On August 11, 2008, CKNX and all of the A-Channel stations were renamed "A". The A soft launch began in June 2008 in A-Channel's press releases and on the station's local newscasts known as A News.
On February 25, 2009, CTV announced that, given the ongoing structural problems facing the conventional television sector in Canada and the current global economic crisis, it would not be applying to the Canadian Radio-television and Telecommunications Commission (CRTC) for renewal of the licences of CKNX-TV and its sister station CHWI-TV in Wheatley/Windsor. CTV said that with the CRTC's decision to disallow fee-for-carriage, CKNX-TV and CHWI-TV—the two smallest stations in the A system—were no longer viable.
The stations' transmitters were to be shut down entirely instead of becoming rebroadcasters of London's A station, CFPL. CFPL was expected to be available on cable, and remain available on satellite, in the affected areas following the shutdown. CTV says it would continue news coverage of the Southwestern Ontario region through CFPL and CTV network station CKCO.
On April 30, 2009, Shaw Communications announced it would purchase CKNX, CHWI and CKX-TV in Brandon, Manitoba for a dollar each from CTVglobemedia, pending CRTC approval. However, it was reported on June 30, 2009 that Shaw had backed out of the deal and declined to complete the purchase, putting the stations' futures in serious doubt.
On July 8, 2009, CTV said it would not reconsider its decision to end separate local programming on CKNX, but decided to maintain the Wingham transmitter as a rebroadcaster of CFPL, pending CRTC approval. The same day, CTV announced it would retain its sister station, CHWI in Windsor until at least 2010, based on temporary increases to the Local Programming Improvement Fund. In addition, the CRTC renewed the licences for CKNX, CHWI and CKX, even though CTV had not filed renewals for these stations. As a result, on August 31, CKNX signed off for the last time as a separate station, becoming a full-time repeater of CFPL.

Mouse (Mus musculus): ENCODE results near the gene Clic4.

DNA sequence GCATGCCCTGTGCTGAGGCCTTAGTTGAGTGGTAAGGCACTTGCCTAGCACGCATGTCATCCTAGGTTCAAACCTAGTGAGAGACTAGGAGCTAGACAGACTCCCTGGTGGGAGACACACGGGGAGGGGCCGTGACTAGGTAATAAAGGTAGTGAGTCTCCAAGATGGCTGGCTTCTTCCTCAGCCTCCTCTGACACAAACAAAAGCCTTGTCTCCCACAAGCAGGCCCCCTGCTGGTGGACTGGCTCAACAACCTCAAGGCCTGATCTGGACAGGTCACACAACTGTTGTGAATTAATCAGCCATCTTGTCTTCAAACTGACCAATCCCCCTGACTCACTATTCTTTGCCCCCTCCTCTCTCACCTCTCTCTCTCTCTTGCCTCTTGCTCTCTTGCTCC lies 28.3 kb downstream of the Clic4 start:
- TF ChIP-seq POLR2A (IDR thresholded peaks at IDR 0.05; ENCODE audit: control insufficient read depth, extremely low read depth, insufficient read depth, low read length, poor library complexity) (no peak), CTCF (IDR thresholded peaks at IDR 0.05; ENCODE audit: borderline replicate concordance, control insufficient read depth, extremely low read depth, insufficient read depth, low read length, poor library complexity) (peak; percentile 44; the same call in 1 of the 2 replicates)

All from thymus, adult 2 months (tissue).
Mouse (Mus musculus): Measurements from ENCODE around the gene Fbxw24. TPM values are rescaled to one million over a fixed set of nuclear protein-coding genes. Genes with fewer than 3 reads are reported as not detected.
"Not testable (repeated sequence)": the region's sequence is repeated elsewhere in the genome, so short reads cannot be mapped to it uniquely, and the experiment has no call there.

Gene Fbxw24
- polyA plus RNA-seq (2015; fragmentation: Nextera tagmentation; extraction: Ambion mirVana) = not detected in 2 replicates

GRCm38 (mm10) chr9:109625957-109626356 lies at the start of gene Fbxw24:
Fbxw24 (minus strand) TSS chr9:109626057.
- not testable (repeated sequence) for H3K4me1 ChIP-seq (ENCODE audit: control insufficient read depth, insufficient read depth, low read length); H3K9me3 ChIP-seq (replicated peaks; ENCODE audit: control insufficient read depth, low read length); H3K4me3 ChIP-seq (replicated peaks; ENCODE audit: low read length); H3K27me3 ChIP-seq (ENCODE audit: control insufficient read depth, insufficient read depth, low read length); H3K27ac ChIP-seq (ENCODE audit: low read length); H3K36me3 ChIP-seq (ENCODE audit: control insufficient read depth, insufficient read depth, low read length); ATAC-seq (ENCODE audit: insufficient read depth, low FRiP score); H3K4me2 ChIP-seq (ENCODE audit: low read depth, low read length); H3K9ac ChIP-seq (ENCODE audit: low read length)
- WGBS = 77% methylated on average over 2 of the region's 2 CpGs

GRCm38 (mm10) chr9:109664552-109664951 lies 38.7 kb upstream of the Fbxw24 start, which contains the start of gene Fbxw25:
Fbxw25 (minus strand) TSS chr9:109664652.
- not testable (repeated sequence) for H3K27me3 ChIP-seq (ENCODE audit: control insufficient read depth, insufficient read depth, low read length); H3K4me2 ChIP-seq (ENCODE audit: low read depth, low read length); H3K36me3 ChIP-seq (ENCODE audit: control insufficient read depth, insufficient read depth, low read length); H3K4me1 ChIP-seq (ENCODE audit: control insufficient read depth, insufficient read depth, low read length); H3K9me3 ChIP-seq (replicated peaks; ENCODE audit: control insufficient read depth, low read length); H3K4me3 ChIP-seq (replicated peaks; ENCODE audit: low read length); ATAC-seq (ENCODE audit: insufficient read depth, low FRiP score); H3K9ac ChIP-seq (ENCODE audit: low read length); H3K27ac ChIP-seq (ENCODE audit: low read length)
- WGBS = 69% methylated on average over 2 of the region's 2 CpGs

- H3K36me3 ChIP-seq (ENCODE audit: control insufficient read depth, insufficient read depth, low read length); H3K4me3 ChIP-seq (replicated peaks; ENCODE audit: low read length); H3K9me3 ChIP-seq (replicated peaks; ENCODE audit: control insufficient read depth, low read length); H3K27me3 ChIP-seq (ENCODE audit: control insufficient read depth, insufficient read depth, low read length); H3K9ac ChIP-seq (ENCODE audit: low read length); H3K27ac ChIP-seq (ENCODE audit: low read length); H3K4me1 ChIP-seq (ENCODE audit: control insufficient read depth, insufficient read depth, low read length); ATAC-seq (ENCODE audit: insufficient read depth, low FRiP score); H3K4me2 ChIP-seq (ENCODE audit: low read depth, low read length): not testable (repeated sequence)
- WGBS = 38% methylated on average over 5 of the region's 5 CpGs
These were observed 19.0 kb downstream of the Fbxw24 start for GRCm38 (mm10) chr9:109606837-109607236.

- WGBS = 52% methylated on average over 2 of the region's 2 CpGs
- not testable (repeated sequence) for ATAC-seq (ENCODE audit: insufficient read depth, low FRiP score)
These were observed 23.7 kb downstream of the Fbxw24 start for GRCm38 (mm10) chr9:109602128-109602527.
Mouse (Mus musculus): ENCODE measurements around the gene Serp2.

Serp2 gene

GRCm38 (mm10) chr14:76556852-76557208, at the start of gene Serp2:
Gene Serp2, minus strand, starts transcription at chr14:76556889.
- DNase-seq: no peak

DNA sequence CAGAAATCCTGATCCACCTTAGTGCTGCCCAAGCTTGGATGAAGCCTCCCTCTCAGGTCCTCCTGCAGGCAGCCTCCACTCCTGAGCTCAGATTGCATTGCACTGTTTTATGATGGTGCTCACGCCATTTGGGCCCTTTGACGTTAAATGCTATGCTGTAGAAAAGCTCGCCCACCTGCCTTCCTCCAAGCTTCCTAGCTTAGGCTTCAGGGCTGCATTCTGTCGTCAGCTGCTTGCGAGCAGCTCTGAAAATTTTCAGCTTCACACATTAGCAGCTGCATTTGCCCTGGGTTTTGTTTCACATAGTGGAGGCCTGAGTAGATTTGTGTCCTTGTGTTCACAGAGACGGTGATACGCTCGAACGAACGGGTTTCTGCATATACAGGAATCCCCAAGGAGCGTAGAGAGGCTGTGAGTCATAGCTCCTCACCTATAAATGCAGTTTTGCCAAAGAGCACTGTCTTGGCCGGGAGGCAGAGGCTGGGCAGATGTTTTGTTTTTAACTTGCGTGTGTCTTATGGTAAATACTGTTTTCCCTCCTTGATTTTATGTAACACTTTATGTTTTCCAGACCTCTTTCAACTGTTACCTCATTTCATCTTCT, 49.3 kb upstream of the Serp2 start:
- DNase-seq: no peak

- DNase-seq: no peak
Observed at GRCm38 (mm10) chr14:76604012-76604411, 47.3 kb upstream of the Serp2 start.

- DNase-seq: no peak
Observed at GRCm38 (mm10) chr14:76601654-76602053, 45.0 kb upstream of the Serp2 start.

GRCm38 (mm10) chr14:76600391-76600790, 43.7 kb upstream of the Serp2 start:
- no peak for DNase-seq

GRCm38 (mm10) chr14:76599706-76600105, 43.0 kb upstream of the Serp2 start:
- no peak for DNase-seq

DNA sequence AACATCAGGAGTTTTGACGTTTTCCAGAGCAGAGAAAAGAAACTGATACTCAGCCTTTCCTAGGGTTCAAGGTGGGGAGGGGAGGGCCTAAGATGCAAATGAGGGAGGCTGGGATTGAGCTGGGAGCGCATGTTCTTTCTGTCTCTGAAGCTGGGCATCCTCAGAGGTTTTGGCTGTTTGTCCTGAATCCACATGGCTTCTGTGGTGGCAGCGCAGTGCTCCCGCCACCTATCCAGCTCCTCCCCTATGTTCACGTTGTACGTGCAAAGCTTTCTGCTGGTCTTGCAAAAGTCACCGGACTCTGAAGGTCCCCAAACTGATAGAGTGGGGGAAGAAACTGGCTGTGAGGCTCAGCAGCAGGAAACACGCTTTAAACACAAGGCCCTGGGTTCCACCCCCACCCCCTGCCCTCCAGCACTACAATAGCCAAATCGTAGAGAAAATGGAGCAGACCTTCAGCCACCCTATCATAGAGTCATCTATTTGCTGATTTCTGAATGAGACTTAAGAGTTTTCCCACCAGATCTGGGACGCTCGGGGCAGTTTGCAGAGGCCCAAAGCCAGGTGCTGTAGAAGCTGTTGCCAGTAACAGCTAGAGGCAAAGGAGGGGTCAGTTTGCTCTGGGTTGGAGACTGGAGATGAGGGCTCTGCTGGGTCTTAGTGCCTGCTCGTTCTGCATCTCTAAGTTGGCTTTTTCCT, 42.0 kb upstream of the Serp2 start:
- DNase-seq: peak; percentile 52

CKNX was the eighth and final television station in Canada of the 2000s to become a rebroadcaster since the CTV-owned CBC stations in Saskatchewan and Northern Ontario became rebroadcasters of CBKT in Regina and CBLT in Toronto in October 2002. In addition, Canwest-owned CHCA-TV, an E! station in Red Deer, Alberta, closed down the same day without becoming a rebroadcaster. CTV-owned CKX-TV, a CBC Television affiliate in Brandon, Manitoba followed, closing down operations on October 2 after Bluepoint Investment Corporation reneged on the sale of CKX. Both CKX and CKNX were on-air from 1955 to 2009.
On June 27, 2016, it was announced that Bell Media filed a proposal with the CRTC to shut down 40 of its television transmitters (all rebroadcasters of other stations), due to maintenance costs, high cable and satellite viewership, and no generation of revenue; CKNX-TV is one of the transmitters to be closed down. This was part of Bell's regular periodic licence renewal process, which began on February 11, 2016. Bell Media explains the rationale for deleting these analog repeaters:
"We are electing to delete these analog transmitters from the main licence with which they are associated. These analog transmitters generate no incremental revenue, attract little to no viewership given the growth of BDU or DTH subscriptions and are costly to maintain, repair or replace. In addition, none of the highlighted transmitters offer any programming that differs from the main channels. The Commission has determined that broadcasters may elect to shut down transmitters but will lose certain regulatory privileges (distribution on the basic service, the ability to request simultaneous substitution) as noted in Broadcasting Regulatory Policy CRTC 2015-24, Over-the-air transmission of television signals and local programming. We are fully aware of the loss of these regulatory privileges as a result of any transmitter shutdown."